To study the pathways associated with genomic instability in cancer, we examined UV-induced and spontaneous mutagenesis in clonal cell lines expressing human papillomavirus (HPV) proteins, either high-risk (HPV16) E6 or E7 or low-risk (HPV11) E6, in comparison to the parental RKO cells, a colon carcinoma cell line expressing only normal p53. High-risk E6 and E7 bind and functionally inactivate tumor suppressor proteins p53 and Rb, respectively, and both disrupt the G1 arrest in response to DNA damage. Low-risk HPV E6 proteins bind p53 with much lower affinity than high-risk E6 and fail to mediate p53 degradation or to disrupt the G1 checkpoint. We found that cells expressing HPV16 E6 had reduced survival and increased mutagenesis at the hprt locus when treated with low doses of UV. However, this analysis was complicated by the unexpected observation of a very high background of spontaneous mutagenesis in the unirradiated cells expressing the HPV16 E6 gene. Fluctuation analysis revealed a 5-fold elevated mutation rate in the cells expressing HPV16 E6. HPV11 E6 conferred a 2-fold elevation in the mutation rate, but HPV16 E7 had no effect. The increased spontaneous mutagenesis, therefore, appeared to be mediated by p53 inactivation and to be independent of Rb (which acts downstream of p53 in the G1 arrest pathway following DNA damage). Taken together, these findings suggest that the effect of p53 inactivation on spontaneous mutagenesis is manifested at the level of DNA repair, recombination, or coupling of transcription with one of these processes instead of by an alteration in G1 arrest.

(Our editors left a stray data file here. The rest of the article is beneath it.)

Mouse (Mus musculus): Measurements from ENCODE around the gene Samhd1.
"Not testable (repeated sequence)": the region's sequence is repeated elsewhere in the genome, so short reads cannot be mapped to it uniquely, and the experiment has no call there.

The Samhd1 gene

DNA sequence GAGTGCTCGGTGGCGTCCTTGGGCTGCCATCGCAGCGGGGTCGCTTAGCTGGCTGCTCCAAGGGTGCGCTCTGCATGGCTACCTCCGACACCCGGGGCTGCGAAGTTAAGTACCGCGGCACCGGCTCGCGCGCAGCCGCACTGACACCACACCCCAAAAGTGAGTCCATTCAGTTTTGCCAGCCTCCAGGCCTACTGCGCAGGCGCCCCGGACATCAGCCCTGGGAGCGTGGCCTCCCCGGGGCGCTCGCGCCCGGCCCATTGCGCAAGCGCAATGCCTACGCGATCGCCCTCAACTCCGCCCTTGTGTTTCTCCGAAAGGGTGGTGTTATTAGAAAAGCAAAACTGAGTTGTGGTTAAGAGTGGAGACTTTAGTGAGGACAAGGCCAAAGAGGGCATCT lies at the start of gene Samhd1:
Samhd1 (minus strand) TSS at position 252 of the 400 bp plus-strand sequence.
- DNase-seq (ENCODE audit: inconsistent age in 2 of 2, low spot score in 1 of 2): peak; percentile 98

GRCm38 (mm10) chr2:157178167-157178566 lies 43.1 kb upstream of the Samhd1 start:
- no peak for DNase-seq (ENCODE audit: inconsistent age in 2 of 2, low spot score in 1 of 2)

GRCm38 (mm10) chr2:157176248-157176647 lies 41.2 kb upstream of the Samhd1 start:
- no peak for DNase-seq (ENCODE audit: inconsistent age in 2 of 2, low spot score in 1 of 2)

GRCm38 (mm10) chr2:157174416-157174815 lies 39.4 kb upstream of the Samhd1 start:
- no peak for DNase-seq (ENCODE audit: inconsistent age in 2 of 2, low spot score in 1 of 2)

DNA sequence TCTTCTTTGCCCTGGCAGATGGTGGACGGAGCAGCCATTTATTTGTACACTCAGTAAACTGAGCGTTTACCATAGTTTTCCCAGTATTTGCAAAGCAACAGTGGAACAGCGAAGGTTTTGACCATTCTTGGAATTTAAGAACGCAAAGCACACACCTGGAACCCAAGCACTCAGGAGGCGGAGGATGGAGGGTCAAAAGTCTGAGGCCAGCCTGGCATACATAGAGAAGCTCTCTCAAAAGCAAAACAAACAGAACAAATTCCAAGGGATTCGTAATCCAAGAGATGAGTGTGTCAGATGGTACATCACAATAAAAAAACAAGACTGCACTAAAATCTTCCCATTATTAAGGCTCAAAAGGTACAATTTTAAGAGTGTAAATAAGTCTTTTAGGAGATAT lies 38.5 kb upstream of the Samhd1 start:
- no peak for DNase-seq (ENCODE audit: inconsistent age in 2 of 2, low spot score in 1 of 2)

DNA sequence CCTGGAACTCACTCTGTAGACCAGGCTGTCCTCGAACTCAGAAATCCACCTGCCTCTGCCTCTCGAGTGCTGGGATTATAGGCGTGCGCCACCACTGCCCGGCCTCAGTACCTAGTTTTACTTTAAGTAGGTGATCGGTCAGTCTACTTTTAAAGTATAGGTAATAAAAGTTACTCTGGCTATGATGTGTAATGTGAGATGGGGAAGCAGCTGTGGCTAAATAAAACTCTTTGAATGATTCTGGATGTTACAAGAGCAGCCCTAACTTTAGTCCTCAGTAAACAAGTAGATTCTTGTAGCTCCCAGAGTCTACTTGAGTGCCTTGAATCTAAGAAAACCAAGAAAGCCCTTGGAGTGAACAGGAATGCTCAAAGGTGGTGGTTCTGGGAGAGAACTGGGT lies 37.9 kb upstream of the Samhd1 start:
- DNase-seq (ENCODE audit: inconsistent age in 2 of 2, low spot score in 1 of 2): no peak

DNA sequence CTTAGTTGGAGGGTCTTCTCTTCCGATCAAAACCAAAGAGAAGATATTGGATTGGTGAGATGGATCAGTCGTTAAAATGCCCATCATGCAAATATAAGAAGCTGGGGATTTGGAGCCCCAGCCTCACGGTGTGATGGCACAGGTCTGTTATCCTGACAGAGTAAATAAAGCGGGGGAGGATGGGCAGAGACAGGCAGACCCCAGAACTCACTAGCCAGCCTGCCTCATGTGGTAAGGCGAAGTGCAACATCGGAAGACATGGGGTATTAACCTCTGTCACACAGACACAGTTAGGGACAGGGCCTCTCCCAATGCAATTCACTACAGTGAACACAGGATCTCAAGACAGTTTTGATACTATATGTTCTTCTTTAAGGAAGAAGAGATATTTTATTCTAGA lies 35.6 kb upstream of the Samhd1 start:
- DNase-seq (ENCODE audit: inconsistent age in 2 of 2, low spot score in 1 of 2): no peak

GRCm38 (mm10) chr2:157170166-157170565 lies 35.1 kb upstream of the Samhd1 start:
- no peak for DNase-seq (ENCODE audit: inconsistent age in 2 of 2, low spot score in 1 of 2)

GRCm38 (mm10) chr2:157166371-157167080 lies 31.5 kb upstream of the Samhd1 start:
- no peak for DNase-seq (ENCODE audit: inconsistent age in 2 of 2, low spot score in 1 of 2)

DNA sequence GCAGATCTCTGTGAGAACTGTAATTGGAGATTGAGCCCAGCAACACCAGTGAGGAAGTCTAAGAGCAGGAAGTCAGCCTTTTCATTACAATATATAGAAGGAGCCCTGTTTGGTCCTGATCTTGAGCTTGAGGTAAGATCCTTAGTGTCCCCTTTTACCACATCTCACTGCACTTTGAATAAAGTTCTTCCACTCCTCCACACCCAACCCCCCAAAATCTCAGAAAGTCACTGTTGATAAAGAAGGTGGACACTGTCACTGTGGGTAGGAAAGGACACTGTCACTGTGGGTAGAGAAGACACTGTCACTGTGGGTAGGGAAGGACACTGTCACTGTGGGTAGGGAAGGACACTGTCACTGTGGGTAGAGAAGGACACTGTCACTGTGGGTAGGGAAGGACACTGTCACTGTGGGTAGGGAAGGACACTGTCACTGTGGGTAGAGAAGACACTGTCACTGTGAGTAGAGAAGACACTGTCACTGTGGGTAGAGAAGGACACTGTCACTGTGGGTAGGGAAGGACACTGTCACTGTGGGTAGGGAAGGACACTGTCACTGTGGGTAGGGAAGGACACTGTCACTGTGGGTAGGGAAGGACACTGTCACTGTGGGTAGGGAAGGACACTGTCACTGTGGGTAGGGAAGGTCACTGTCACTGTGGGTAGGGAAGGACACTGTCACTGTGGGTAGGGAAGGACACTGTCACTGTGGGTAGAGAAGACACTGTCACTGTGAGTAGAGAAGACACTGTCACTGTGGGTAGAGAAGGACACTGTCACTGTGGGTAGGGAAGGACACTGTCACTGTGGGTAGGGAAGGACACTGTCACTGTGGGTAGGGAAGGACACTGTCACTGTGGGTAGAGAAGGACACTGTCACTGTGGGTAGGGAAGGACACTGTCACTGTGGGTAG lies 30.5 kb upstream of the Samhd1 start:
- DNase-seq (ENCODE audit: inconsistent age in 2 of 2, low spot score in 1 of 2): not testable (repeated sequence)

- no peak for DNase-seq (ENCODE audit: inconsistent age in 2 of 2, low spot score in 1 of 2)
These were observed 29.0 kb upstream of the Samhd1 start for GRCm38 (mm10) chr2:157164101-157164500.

|Original language||English (US)|
|Number of pages||5|
|State||Published - Oct 1 1995|